Action Against Hunger is calling for $78 million from the international community to fund its three-pronged regional response that includes:

  • Humanitarian relief for families by providing food and cash assistance, treatment for malnutrition, as well as hygiene materials and protective equipment for COVID-19 prevention.
  • Community support by strengthening health systems and clinics and small business support to stimulate job creation.
  • Data collection and analysis to assess the distinctive drivers of hunger on a local level and tailor interventions with local partners.

"We want to step up as a safety net of last resort for the thousands of people who are going hungry as a result of the pandemic. We are trying to improve nutrition and access to water, and help people get their livelihoods back. We're going to work tirelessly to achieve this," said Benedetta Lettera, Desk Officer for Action Against Hunger’s programs in Latin America.

More Details

Action Against Hunger conducted three separate surveys to measure growing hunger in Latin America:

  • In Nicaragua, Guatemala, El Salvador, and Honduras, Action Against Hunger, together with our partners, Oxfam, COOPI, Trócaire, and We World-GVC, surveyed 3,700 families between October 20 - November 13, 2020.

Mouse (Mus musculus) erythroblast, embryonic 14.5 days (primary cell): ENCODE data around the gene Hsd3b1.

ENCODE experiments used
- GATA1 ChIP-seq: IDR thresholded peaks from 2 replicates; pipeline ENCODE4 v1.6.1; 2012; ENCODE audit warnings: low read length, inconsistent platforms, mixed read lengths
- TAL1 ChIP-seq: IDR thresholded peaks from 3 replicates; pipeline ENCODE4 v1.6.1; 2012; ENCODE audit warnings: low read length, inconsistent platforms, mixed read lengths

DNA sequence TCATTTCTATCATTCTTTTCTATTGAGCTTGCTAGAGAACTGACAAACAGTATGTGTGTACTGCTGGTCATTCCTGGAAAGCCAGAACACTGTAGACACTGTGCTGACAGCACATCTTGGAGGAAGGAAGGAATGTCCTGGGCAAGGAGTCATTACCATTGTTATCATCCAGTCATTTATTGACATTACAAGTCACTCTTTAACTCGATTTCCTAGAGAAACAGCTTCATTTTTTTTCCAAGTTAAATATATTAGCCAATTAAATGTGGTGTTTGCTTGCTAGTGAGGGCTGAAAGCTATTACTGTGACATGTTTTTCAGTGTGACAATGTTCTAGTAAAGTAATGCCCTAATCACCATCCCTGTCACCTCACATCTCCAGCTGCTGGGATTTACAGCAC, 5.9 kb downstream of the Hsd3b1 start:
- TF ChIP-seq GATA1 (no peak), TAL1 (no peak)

• In Columbia, 34,000 Colombians, Venezuelans and bi-nationals were surveyed by phone or in person between April 2020 through January 2021. This study was conducted by Action Against Hunger, Danish Refugee Council, and Norwegian Refugee Council.
  • Finally, 222 families in metropolitan Lima, Peru, were surveyed by Action Against Hunger between September 14 - December 11, 2020

About Action Against Hunger

Action Against Hunger is the world’s hunger specialist and leader in a global movement that aims to end life-threatening hunger for good within our lifetimes. For more than 40 years, the humanitarian and development organization has been on the front lines, treating and preventing hunger across nearly 50 countries. It served more than 17 million people in 2019 alone.

Action Against Hunger is the world’s hunger specialist and leader in a global movement that aims to end life-threatening hunger for good within our lifetimes. For more than 40 years, the humanitarian and development organization has been on the front lines, treating and preventing hunger across nearly 50 countries. It served more than 25 million people in 2020 alone.